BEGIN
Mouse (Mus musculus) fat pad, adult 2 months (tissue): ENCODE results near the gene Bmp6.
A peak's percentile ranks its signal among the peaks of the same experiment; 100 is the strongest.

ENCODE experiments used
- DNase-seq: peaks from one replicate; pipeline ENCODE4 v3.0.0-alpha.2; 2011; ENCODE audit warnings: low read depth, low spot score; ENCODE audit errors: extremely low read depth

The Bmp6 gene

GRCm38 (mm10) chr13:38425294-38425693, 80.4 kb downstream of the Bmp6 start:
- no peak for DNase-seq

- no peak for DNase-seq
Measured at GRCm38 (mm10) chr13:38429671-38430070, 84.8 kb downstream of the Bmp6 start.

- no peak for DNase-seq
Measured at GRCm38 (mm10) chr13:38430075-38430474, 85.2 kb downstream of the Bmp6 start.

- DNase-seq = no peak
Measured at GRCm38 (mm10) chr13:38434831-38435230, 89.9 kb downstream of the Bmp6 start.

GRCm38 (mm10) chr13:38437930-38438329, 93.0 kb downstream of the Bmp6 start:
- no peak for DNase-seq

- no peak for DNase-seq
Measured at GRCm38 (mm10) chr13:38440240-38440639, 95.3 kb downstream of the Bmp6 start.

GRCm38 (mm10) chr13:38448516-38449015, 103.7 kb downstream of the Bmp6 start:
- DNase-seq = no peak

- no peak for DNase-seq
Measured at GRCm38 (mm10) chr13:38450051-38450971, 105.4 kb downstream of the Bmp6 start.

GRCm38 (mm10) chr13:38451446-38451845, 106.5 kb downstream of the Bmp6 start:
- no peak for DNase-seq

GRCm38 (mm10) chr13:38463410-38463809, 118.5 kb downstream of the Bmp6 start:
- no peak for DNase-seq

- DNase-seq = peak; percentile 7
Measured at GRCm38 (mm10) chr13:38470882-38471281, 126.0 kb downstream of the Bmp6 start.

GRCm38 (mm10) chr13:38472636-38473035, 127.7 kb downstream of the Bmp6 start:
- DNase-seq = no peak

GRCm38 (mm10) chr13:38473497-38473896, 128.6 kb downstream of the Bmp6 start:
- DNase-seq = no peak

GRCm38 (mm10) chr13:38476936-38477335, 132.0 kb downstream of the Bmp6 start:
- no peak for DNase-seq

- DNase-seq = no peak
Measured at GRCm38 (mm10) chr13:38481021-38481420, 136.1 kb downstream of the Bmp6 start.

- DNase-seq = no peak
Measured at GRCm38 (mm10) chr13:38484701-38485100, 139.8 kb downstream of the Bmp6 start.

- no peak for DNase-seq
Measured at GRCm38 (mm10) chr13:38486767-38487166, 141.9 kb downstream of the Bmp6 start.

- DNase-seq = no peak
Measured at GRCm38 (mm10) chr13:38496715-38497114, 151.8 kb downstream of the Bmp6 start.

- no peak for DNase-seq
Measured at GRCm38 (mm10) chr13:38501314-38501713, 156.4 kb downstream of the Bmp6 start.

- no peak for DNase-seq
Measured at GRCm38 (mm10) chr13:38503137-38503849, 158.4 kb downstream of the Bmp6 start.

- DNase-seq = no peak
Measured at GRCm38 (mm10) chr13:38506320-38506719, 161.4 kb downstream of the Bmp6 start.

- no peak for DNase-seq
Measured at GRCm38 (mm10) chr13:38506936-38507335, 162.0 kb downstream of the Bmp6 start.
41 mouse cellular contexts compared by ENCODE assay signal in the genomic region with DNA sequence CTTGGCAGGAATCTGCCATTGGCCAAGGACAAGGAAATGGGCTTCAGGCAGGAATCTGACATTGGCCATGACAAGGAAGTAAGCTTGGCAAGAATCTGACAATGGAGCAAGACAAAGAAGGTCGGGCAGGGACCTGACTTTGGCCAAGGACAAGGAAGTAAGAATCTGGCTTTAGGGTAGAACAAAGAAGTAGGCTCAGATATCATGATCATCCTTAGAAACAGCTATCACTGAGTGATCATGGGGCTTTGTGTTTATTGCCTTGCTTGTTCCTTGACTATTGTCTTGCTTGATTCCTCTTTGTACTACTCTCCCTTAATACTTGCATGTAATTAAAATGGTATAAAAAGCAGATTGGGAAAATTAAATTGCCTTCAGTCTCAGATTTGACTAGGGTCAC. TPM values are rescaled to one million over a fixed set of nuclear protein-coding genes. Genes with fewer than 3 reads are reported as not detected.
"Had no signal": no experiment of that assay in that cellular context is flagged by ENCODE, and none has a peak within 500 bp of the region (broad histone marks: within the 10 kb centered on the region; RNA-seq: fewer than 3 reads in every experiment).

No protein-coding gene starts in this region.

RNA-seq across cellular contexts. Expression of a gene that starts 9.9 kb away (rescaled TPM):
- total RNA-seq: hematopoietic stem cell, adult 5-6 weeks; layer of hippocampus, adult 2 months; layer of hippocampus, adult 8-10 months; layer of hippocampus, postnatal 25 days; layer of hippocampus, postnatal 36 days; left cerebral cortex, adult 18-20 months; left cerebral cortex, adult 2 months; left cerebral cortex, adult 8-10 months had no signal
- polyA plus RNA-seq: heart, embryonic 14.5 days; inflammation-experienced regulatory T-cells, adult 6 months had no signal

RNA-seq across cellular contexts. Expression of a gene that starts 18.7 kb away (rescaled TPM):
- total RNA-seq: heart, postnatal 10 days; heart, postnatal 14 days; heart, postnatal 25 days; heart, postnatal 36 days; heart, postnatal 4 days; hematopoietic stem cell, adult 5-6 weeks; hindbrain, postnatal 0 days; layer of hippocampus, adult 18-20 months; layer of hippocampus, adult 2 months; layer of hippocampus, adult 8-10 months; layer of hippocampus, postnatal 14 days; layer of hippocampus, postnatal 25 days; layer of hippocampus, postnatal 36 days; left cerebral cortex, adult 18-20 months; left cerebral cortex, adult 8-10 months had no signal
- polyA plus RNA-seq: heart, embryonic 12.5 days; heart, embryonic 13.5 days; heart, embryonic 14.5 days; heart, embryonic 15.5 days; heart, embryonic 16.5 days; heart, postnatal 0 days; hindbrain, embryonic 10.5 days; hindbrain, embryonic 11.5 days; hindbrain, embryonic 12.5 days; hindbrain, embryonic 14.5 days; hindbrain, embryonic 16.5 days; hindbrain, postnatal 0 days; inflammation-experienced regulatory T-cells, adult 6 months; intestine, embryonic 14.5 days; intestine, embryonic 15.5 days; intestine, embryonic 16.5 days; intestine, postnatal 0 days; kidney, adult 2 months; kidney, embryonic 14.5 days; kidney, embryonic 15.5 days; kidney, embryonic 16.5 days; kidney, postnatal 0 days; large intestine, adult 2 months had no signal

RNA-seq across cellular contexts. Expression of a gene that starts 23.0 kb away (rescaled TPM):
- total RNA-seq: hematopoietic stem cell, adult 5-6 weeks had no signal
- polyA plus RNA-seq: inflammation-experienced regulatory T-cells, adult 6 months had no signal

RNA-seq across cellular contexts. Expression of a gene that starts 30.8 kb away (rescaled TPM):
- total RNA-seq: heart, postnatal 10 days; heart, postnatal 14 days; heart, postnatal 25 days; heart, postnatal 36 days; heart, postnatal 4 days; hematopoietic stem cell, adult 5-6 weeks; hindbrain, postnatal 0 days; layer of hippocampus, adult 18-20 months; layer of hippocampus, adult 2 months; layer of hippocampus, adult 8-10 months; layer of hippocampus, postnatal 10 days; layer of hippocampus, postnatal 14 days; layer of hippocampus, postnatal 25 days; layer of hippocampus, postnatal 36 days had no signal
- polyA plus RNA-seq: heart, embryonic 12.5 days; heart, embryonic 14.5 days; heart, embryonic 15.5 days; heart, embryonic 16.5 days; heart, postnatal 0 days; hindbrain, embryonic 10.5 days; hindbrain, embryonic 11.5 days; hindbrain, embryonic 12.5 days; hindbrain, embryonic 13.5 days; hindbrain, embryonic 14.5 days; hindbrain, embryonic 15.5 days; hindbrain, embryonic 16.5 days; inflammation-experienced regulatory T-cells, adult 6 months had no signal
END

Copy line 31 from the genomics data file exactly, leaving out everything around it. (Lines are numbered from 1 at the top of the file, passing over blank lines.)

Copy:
- DNase-seq = no peak